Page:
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Bladder

Benign urothelial lesions

Dysplasia


Reviewer: Monika Roychowdhury, M.D., University of Minnesota Medical Center (see Reviewers page)
Revised: 21 April 2011, last major update April 2011
Copyright: (c) 2003-2011, PathologyOutlines.com, Inc.

Definition
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● Lesions of flat, noninvasive urothelium with appreciable cytologic and architectural changes indicative of neoplasia, but less than carcinoma in situ
● Represents an early morphologic manifestation of progressive alterations between normal urothelium and carcinoma in situ

Terminology
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● Also known as low grade intraurothelial neoplasia (LG IUN)

Epidemiology
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● Mean age 60 years, 75% male

Sites
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● More common on posterior wall

Clinical features
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● Occurs de novo (primary) or in patients with concurrent or previous urothelial neoplasms (secondary)
● 2/3 have irritative symptoms or hematuria; 1/3 have no symptoms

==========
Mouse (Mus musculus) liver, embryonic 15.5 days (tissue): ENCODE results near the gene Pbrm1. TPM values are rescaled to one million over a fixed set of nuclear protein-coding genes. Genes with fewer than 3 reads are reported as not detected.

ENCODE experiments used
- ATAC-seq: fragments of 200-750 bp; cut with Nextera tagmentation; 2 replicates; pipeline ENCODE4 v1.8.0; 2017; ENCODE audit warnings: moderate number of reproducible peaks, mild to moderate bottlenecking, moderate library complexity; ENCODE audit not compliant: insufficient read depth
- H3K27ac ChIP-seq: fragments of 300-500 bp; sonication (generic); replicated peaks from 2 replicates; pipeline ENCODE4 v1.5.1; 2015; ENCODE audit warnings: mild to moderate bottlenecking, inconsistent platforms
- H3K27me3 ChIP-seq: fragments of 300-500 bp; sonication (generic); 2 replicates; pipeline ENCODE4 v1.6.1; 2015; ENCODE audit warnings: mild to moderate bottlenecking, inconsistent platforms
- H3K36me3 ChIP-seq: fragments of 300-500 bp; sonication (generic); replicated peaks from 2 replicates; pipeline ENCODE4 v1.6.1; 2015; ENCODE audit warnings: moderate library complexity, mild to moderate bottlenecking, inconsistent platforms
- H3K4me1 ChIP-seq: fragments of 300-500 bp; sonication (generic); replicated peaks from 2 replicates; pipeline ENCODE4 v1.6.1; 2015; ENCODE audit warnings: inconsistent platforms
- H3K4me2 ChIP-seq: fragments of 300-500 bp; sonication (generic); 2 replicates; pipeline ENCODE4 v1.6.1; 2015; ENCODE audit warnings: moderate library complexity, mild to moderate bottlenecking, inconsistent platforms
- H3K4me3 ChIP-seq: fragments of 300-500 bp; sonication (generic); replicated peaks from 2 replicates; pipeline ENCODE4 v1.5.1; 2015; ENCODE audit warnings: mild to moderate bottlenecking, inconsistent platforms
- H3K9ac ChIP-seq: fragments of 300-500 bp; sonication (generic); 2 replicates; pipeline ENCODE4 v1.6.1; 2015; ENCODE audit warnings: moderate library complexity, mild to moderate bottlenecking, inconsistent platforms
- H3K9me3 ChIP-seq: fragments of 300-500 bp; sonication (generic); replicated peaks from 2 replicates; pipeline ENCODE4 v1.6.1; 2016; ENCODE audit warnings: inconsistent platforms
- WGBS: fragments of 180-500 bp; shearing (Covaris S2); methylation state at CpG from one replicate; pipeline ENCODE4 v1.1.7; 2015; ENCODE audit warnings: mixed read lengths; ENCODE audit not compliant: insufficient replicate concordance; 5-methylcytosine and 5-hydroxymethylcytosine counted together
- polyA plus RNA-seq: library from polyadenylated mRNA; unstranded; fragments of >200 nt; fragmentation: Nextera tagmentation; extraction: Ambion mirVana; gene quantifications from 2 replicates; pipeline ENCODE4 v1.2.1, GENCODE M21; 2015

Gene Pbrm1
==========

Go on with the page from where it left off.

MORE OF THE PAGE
● 14-19% develop biopsy-proven progression (Cancer 2000;88:625, Am J Surg Pathol 1999;23: 443-7)

Prognostic factors
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● Secondary dysplasia is more common than primary and has a higher rate of progression to carcinoma than de novo dysplasia (30-36% versus 14-19%)
● Only 3-10% die of bladder cancer over a 10-25 year period

Micro description
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● Characterized by lack of maturation in basal and intermediate cell layers (not full thickness)
● Normal urothelial thickness (may be increased or decreased) and superficial umbrella cells are present
● Atypical cytological changes restricted to intermediate and basal cells
● Variable mitotic activity
● Normal lamina propria
● Low interobserver agreement on diagnosis, even among experts

Micro images
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Series of images


Urothelial dysplasia

Cytology
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● Usually normal
● Loss of cytoplasmic clearing and nuclear polarity
● Nuclear enlargement, nuclear membrane irregularities and nuclear hyperchromasia

Positive stains
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● CK20 (aberrant expression in deeper layers), p53

Negative stains
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● CD44

Differential diagnosis
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Flat lesions with reactive atypia: inflammatory atypia characterized by mild nuclear abnormalities in acutely or chronically inflamed urothelium
Flat lesions with atypia of unknown significance: atypia insufficient for diagnosis of dysplasia
Carcinoma in situ: flat lesion composed of cells in mid to upper epithelium with high cytologic grade

Additional references
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Hum Pathol 2010;41:155

End of Bladder > Benign urothelial lesions > Dysplasia


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